UNTIL children can receive a COVID vaccination, more must be done to protect them from the deadly virus by essentially ensuring our own protection, emergency department doctor Mark Harris warns.
The doctor and City of Ballarat councillor said he still felt there were some people holding out from being vaccinated, whether this be difficulty in finding time or genuine hesitancy but now was the time to get moving.
There have been at least eight positive COVID cases and one child hospitalised from an Alfredton Primary School outbreak. Delacombe primary was also closed on Friday for deep cleaning.
Only children as young as 12 are eligible to be vaccinated against coronavirus, leaving the majority of primary school pupils unable to be jabbed. Mask wearing in class becomes mandatory for pupils in grades three to six from Monday.
Cr Harris said the simple dynamic was vaccinations protected against COVID-19 and if you were not vaccinated, you were not protected.
Particularly while we increasingly have our youngest groups not vaccinated, there is a responsibility on adults to do what they can.- Mark Harris, City of Ballarat councillor and emergency department doctor
"Particularly while we increasingly have our youngest groups not vaccinated, there is a responsibility on adults to do what they can," Cr Harris said. "Ballarat is doing a good job, but if you're not double vaccinated soon, you're not going to be able to participate in society much the next few years either.
"Circumstances are until we can close that loop for that young age group, at the moment with the amount of vaccinated population, or until we can eliminate it from that age group entirely, they are at perpetual risk."
Already, more than 90 per cent of Ballarat residents aged 15-plus were at least partially vaccinated and a surge in second doses was starting, according to data released earlier this week.
Committee for Ballarat chief executive Michael Poulton has called for the focus to shift to a 90 full vaccination rate to best protect Ballarat before the state opened.
Australia's 80 per cent fully jabbed target for those aged 16-plus equates to 64 per cent of total population, according to ABC News, leaving predominantly children without protection when Victoria opened next month.
"How do we get people to that second dose? It's about accessibility from state hubs, pop-ups, UFS and other chemists and GPs [general practitioners] ensuring vaccine availability is not an issue," Mr Poulton said.
"We know there are barriers to people deliberately getting healthcare, whether it be going to the doctor for a sore foot or check-up. We need to try and remove some of these barriers to get a vaccine."
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Cr Harris said this was bigger than Ballarat. The city's health region covered the Grampians but also had the potential to be "eaten up" on the eastern border with patients seeking care from bordering outer-metropolitan suburbs, such as Melton.
This was a health trend and pressure on services before the pandemic.
Ballarat Health Services chief executive officer Dale Fraser told The Courier earlier this week that 15 per cent of the 140,000 state hub COVID jabs delivered in the Grampians region had been to metropolitan residents.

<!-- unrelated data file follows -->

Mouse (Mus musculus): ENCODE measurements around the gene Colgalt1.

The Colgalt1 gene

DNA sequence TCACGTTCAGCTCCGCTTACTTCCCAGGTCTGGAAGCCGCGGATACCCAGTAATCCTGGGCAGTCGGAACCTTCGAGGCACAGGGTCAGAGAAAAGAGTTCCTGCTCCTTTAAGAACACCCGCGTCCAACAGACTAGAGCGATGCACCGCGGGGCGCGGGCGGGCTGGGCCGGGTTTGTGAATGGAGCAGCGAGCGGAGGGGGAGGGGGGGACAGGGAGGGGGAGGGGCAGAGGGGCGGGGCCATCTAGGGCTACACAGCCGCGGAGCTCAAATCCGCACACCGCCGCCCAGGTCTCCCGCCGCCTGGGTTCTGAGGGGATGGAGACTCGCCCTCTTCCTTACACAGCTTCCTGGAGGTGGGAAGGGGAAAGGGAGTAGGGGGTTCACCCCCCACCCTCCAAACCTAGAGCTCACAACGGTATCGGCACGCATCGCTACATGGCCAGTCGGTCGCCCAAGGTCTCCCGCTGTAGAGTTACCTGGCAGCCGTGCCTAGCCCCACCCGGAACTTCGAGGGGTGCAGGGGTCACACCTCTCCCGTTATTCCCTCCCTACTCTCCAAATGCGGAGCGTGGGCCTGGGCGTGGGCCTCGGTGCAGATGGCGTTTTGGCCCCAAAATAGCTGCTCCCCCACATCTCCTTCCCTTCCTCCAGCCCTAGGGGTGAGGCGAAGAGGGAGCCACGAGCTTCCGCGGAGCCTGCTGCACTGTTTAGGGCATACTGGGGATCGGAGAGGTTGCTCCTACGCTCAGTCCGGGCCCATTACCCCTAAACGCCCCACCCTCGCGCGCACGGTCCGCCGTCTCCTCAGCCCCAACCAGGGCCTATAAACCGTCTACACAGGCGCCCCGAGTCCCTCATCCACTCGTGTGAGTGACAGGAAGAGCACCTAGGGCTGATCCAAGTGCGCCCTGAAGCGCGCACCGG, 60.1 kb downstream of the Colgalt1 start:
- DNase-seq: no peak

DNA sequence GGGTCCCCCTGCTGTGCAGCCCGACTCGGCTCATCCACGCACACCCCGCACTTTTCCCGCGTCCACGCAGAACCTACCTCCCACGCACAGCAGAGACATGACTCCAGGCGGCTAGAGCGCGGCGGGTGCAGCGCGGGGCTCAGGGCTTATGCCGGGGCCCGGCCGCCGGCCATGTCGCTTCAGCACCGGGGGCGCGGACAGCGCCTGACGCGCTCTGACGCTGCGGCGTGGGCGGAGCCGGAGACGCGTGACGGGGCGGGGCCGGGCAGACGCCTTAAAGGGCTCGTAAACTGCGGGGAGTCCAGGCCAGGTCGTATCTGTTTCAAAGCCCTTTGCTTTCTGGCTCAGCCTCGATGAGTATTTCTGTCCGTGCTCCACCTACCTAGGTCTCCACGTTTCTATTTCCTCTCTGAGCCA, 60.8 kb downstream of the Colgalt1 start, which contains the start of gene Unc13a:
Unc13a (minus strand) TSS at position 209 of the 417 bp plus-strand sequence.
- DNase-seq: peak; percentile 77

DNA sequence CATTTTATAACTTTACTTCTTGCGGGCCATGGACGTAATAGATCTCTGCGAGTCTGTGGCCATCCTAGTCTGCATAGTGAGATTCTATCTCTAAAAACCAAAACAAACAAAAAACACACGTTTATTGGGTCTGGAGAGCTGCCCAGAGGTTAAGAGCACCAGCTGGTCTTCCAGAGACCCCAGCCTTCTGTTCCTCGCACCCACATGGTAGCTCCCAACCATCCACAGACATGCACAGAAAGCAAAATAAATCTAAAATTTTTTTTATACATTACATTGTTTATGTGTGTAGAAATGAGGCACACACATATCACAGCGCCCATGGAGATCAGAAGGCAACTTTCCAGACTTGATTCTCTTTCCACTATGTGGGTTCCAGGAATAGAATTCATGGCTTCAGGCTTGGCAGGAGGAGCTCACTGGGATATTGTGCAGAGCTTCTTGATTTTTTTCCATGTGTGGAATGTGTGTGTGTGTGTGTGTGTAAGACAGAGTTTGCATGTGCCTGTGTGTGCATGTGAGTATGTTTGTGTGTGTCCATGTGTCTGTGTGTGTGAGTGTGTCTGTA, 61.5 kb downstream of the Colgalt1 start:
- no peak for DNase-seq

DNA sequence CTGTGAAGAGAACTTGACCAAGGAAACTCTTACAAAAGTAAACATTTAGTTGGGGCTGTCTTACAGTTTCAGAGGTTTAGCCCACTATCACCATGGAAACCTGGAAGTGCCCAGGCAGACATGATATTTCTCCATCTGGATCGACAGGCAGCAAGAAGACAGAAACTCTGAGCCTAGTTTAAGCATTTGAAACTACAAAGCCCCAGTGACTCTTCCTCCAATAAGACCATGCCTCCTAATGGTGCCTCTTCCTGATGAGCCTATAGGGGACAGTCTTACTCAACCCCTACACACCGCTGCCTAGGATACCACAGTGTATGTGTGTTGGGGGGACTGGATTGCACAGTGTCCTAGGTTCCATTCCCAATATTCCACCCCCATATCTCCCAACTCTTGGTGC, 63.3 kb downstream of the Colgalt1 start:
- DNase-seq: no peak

BHS Base Hospital has become a streaming hospital for overflow COVID patients from metropolitan areas, largely because of Ballarat's strong vaccination figures and subsequent lower risks for COVID hospitalisation.
Cr Harris said what worked in Victoria's favour was the approaching summer weather which offered some reprieve on respiratory conditions. This was a chance, Cr Harris said, to go hard on jabs and support the health system.
Any reprieve is a chance to step up our vaccinations.- Mark Harris, City of Ballarat councillor and emergency department doctor
"Any reprieve is a chance to step up our vaccinations," Cr Harris said.
"We used to say when the pandemic started and there was no vaccine we would have to use draconian measures to allow the health system to cope...It's super tricky. We don't have the people trained for expanding the health system to cope with even a modest surge."
Cr Harris said comparing hospitalisation rates between local government areas could become a new state focus after vaccination rates.
He said the impending northern hemisphere winter would undoubtedly serve up good and bad lessons in facing what might come next in Australia on the COVID front.
From what Cr Harris had heard from colleagues at Northern Hospital a large COVID case influx proved a sharp learning curve for all staff. BHS continues to manage COVID patients in hospital but Cr Harris said staff were yet to face pressure from high numbers.
BHS emergency department nurse unit manager Grant Berriman said it would be foolish to not think Ballarat would experience more COVID patients.
A white tent outside Base Hospital's emergency department is set to come into play as a separate location to triage COVID patients and patients with mild to moderate respiratory conditions.
Mr Berriman said the emergency team had been preparing and refining plans the past 18 months and while confident, did not know what step COVID might take next in Ballarat.
"We've been looking to Melbourne and some of the metro areas and we know it can change very quickly. We're very prepared," Mr Berriman said.
"...This measure [the tent] is about ensuring we're properly prepared to service the community.
"Really the key message to the community is to please get vaccinated so we can avoid seeing you here in the first place."
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